I met many great professors at Middlebury, such as Jane Chaplin and Ilaria Brancoli, who welcomed my military experiences in the classroom and were interested in my story. I came to embrace my cultural duality and military service as an indivisible component of my education, and yearned to be around peers who valued and encouraged the symbiosis between lived experience and traditional academics. This realization drew me to Columbia GS, whose students refuse to treat education as a means to an end, but, like me, have found personal pursuits that contextualize their academic passions within a greater plan for social change."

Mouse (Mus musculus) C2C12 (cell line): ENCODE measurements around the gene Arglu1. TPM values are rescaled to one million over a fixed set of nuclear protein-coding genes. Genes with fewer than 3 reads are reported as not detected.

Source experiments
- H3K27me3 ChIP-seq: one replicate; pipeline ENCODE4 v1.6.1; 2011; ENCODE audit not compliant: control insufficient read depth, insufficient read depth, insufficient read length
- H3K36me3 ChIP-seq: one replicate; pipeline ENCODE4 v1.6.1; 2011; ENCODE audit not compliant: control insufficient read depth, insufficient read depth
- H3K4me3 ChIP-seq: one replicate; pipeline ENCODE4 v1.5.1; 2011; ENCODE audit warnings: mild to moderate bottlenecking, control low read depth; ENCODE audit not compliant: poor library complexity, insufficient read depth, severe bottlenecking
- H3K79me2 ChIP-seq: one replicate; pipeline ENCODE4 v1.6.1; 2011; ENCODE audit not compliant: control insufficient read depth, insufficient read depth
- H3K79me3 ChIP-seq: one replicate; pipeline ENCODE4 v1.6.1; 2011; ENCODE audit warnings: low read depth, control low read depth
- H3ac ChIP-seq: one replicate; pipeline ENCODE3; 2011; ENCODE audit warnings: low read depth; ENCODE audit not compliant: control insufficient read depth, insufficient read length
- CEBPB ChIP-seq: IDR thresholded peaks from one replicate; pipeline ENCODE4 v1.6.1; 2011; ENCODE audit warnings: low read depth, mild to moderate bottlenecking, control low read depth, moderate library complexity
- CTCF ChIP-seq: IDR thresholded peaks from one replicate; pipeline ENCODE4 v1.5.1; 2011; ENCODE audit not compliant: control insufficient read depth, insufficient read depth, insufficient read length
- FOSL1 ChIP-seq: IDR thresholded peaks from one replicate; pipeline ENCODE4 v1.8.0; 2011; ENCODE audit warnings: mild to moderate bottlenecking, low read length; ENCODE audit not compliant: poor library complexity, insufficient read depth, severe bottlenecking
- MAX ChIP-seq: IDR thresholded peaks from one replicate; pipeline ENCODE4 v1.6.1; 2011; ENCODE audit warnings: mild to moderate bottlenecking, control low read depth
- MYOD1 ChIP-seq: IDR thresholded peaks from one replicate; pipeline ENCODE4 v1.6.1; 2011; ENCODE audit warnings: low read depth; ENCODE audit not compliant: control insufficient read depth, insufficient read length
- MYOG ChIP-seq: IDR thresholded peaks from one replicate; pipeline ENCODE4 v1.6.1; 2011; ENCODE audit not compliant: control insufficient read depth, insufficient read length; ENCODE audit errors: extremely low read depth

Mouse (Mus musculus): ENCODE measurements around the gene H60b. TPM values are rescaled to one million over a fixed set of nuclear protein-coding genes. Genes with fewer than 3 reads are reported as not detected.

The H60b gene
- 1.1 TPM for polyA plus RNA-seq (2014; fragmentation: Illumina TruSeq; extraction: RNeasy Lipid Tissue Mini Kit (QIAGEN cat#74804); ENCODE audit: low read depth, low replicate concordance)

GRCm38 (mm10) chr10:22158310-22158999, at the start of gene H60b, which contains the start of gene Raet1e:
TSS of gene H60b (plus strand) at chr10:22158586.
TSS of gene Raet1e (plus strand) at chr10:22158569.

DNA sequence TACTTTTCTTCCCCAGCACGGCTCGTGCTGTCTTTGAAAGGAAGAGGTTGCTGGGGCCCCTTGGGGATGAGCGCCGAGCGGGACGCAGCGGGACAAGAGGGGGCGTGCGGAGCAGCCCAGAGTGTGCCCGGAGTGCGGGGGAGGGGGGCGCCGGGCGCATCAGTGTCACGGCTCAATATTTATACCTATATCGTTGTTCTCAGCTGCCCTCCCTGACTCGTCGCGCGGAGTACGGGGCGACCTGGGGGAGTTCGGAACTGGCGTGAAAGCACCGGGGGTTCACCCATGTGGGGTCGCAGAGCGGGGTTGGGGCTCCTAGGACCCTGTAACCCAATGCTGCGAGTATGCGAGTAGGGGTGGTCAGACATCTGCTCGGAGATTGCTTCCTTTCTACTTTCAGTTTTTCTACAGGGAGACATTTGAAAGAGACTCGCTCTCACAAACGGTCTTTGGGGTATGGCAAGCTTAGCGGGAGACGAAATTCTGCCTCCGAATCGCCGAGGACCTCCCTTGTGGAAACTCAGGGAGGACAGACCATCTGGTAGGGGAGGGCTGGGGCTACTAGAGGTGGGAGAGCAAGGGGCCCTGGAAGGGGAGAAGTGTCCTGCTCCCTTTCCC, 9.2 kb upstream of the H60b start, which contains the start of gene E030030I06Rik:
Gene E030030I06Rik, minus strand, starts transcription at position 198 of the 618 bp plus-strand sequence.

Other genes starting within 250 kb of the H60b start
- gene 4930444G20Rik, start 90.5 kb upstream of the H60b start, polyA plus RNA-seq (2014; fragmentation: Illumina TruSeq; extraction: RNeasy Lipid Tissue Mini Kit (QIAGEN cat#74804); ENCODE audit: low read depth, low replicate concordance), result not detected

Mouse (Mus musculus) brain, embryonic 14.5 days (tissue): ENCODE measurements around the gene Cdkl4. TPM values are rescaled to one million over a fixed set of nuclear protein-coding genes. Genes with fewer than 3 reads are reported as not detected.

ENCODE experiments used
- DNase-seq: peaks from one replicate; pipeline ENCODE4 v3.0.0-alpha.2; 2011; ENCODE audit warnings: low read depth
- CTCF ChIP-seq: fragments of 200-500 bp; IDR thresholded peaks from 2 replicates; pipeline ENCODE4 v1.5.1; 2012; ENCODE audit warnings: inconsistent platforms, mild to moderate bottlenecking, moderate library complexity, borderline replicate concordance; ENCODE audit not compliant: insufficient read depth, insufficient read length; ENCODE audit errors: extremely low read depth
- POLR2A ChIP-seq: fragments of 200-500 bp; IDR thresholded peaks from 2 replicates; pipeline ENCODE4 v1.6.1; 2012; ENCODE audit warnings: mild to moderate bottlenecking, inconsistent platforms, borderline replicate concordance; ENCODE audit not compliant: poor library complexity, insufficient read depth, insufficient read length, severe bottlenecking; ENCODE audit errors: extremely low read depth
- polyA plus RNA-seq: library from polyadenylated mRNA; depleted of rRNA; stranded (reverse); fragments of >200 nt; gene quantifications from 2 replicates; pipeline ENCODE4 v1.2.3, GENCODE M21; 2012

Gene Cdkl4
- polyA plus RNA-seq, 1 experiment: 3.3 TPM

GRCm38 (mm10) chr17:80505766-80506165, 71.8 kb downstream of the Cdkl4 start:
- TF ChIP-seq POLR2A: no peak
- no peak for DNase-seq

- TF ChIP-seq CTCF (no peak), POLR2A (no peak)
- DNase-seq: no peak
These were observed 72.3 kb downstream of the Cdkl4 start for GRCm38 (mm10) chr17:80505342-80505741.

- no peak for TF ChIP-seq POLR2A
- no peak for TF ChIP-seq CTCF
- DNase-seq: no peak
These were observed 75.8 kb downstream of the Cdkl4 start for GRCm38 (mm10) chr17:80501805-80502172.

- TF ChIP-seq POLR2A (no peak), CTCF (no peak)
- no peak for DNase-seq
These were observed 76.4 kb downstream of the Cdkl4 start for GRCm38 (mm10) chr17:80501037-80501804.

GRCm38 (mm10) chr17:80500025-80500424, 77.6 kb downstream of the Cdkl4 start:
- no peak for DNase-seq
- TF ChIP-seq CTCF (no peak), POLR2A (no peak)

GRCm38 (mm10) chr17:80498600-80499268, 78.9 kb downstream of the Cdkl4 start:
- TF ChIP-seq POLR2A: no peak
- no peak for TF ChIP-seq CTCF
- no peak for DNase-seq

Isabella Redivo

Isabella Redivo